Seems so obvious but to my friends who are thinking about running for election in 2022, please remember that elections are decided by the people who show up at the polls.
According to the Office of Elections, there were 832,466 Hawaii residents registered to vote in 2020. 579,165 or 69.6% of those people actually voted.
What do those 579,165 voters actually look like?
According to national statistics, the most reliable voter is over 65 years old with 64% of them voting on a regular basis. Those 45 to 64 years vote 55% of the time.
In the middle of the voting pack, are predictably those also in the middle of the age groups: Those 35 to 44 years old have a voting rate of 44%.
The least reliable voter is 18 to 24 years old, with only 30% of them taking the time to show up on election day. The millennials in the 25 to 34-year-old group are at 37%.
*source U.S. News and World Report (link)
Ok. We know now that a majority of people who vote are not young people. But what else do we know about the people that vote?
The U.S. Census Bureau says that “eligible voters” in Hawaii are:
* 40.0% Asian, 27.5% White, 19.1% two or more races, 9.2% Native Hawaiian or Pacific Islander, 8.8% Hispanic or Latino, 2.1% Black or African American,, 0.0% Native American or Alaska Native
The conclusion, which of course every person who holds elective office already knows, is that older voters of Asian descent are a critically important voting group in almost every district in the State of Hawaii.
A greater more important conclusion is that in general, no candidate can win election with only a narrow “base,” whether it be by “issue” or age, ethnic or other demographic – as no base is large enough (by definition 50% plus one voter). The exception to the rule is when there is a “crowded primary” with no clear front-runner, but that anomaly is for a future discussion.
Many candidates are often focused on a “single-issue” or perhaps a handful of issues. They are passionate about and perhaps even an expert on “their issues”, but often “their issues” and those issues most important to the district in which they hope to be elected, are different. The candidate may lay awake at night thinking about environmental protection, while the voters in their district may only think about the horrendous traffic they have to face the next morning.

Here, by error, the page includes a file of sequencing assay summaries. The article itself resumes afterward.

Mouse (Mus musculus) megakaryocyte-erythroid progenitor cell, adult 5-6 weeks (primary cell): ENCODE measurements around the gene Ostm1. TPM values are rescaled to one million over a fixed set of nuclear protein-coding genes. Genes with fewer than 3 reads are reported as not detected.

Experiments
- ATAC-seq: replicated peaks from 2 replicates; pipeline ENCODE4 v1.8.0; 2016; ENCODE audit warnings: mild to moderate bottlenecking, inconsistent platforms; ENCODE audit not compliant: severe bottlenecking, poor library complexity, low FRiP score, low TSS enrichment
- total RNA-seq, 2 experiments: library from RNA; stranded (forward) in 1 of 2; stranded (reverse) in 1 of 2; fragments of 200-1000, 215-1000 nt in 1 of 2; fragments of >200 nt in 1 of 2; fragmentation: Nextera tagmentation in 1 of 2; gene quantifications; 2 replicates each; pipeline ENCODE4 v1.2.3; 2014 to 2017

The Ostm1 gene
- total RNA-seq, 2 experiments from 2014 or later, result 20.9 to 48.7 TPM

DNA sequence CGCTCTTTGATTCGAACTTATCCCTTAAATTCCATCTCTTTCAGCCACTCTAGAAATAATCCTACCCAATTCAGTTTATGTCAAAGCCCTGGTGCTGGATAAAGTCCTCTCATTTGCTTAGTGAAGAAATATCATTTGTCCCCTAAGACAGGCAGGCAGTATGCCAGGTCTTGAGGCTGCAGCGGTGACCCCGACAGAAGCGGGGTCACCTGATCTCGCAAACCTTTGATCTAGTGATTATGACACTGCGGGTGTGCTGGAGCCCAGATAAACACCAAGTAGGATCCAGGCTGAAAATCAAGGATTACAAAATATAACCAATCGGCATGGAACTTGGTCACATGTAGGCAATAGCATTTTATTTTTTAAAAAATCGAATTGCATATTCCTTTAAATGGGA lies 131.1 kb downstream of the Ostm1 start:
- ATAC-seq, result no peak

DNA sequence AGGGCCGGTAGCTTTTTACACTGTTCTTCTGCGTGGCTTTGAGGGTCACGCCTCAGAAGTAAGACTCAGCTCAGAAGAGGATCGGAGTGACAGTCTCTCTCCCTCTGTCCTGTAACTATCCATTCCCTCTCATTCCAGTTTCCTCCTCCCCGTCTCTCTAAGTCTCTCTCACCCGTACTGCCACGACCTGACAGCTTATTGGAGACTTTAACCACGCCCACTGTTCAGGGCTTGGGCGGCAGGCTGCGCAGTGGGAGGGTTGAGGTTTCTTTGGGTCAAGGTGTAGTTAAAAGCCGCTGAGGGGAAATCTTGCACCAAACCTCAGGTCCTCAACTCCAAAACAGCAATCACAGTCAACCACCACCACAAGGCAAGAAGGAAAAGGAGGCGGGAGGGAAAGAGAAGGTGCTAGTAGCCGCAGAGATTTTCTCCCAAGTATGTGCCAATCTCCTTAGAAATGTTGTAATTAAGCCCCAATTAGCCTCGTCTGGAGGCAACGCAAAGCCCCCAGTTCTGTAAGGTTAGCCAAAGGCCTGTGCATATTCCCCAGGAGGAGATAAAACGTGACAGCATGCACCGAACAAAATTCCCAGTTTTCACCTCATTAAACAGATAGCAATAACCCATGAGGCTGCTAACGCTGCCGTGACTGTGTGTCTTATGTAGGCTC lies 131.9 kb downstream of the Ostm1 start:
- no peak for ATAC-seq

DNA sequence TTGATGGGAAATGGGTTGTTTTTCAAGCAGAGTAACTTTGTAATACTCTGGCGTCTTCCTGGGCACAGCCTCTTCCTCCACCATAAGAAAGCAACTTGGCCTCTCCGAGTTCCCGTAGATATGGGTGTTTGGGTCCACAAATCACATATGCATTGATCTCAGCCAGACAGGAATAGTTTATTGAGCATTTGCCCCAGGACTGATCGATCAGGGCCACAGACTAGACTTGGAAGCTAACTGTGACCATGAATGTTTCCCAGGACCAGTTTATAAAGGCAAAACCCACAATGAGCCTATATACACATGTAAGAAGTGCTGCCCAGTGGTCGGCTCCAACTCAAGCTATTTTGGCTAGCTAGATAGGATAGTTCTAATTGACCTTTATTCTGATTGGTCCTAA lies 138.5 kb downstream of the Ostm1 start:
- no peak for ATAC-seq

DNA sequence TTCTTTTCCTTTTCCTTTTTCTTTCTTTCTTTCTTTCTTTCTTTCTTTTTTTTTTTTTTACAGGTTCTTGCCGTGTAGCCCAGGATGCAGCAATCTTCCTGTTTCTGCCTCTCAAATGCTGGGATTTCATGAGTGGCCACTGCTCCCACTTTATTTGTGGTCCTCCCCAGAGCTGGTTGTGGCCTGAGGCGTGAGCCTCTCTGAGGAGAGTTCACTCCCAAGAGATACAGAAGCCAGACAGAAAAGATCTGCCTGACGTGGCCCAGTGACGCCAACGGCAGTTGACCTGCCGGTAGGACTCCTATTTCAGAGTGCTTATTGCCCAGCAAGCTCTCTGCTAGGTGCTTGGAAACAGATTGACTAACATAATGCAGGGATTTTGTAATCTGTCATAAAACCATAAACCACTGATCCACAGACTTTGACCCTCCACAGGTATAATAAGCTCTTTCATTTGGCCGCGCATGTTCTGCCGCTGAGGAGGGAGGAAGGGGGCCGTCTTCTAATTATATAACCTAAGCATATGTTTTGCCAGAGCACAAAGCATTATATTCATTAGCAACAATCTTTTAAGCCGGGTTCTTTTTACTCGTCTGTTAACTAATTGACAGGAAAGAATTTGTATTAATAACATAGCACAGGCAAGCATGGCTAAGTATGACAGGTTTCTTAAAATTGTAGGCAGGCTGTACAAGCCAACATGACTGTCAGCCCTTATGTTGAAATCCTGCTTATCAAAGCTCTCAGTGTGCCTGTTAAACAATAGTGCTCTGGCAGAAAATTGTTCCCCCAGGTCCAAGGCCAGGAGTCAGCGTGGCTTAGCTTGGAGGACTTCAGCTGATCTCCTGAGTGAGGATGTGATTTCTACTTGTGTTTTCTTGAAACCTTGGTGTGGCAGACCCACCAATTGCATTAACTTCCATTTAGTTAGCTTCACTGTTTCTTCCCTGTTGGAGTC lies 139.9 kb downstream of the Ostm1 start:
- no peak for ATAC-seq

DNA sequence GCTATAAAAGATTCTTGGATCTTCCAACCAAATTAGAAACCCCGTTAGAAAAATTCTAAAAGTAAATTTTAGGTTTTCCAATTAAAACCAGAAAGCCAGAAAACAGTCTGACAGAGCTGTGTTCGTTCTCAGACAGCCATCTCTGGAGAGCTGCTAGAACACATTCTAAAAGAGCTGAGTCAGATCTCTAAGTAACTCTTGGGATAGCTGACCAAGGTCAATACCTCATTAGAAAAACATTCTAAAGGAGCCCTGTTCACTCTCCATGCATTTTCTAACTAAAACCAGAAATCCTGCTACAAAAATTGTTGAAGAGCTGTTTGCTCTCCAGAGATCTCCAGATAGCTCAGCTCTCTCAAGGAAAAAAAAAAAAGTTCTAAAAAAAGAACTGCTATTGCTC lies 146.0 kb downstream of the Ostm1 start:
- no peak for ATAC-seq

For candidates, the challenge is always about expanding their base, and the first step is understanding the demographics of the district. The second is stepping out of one’s comfort zone and engaging with people who are not your “natural constituent” or from the same demographic group.
The only real way for a candidate to expand their reach into the variety of voting blocks necessary to win most elections in Hawaii is to reach out and engage in face-to-face conversations. While in the time of COVID this has been a challenge, during a normal election this translates to ole fashion door-to-door campaigning.
When a candidate knocks on a door, introduces themselves and actually LISTENS to a voter, the impact is huge. When a candidate comes back a second time and actually remembers the voter’s name and the issue that is important to them, he or she will most certainly gain the support and vote of that person.
A thoughtful, long-term and persistent door-to-door campaign can overcome all obstacles. If a candidate is authentic in their passion to serve, demonstrates basic competence on the issues, and is willing to actually get out in the community and connect with people outside their own bubble – they can win.
Final election tip of the day: Do not fall into the trap of thinking aggressive use of social media is going to get you elected, or that it reaches “everybody” because it won’t, and it doesn’t.
According to Pew Research 2019 data:
Only 70% of Americans use social media to connect with one another, engage with news content, share information and entertain themselves.
Only 40% of those over 65 years old use social media regularly